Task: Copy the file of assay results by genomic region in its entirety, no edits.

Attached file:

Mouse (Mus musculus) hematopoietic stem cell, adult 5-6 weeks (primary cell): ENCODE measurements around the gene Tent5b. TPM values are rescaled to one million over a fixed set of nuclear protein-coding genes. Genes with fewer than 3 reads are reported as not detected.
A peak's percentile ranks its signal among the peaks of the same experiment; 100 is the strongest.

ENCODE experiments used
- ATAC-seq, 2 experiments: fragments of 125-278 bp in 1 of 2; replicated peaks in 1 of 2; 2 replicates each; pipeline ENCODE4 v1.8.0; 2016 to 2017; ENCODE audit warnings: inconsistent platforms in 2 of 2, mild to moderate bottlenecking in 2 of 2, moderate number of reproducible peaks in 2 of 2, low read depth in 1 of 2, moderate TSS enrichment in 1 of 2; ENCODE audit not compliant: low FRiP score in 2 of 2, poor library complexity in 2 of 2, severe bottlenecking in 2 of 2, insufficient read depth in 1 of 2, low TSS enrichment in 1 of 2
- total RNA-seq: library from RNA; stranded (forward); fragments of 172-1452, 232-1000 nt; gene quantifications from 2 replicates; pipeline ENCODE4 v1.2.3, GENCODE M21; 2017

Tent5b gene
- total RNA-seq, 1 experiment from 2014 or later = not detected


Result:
Mouse (Mus musculus) hematopoietic stem cell, adult 5-6 weeks (primary cell): ENCODE measurements around the gene Tent5b. TPM values are rescaled to one million over a fixed set of nuclear protein-coding genes. Genes with fewer than 3 reads are reported as not detected.
A peak's percentile ranks its signal among the peaks of the same experiment; 100 is the strongest.

ENCODE experiments used
- ATAC-seq, 2 experiments: fragments of 125-278 bp in 1 of 2; replicated peaks in 1 of 2; 2 replicates each; pipeline ENCODE4 v1.8.0; 2016 to 2017; ENCODE audit warnings: inconsistent platforms in 2 of 2, mild to moderate bottlenecking in 2 of 2, moderate number of reproducible peaks in 2 of 2, low read depth in 1 of 2, moderate TSS enrichment in 1 of 2; ENCODE audit not compliant: low FRiP score in 2 of 2, poor library complexity in 2 of 2, severe bottlenecking in 2 of 2, insufficient read depth in 1 of 2, low TSS enrichment in 1 of 2
- total RNA-seq: library from RNA; stranded (forward); fragments of 172-1452, 232-1000 nt; gene quantifications from 2 replicates; pipeline ENCODE4 v1.2.3, GENCODE M21; 2017

Tent5b gene
- total RNA-seq, 1 experiment from 2014 or later = not detected